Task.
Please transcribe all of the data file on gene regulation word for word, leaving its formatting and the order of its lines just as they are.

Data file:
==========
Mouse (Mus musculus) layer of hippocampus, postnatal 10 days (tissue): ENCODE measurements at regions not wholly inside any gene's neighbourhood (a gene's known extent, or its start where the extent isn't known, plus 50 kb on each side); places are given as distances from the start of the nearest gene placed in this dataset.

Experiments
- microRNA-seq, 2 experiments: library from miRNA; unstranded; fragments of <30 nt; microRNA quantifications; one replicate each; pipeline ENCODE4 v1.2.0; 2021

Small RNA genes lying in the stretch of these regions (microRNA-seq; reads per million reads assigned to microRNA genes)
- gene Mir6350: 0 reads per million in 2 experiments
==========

Mouse (Mus musculus) layer of hippocampus, postnatal 10 days (tissue): ENCODE measurements at regions not wholly inside any gene's neighbourhood (a gene's known extent, or its start where the extent isn't known, plus 50 kb on each side); places are given as distances from the start of the nearest gene placed in this dataset.

Experiments
- microRNA-seq, 2 experiments: library from miRNA; unstranded; fragments of <30 nt; microRNA quantifications; one replicate each; pipeline ENCODE4 v1.2.0; 2021

Small RNA genes lying in the stretch of these regions (microRNA-seq; reads per million reads assigned to microRNA genes)
- gene Mir6350: 0 reads per million in 2 experiments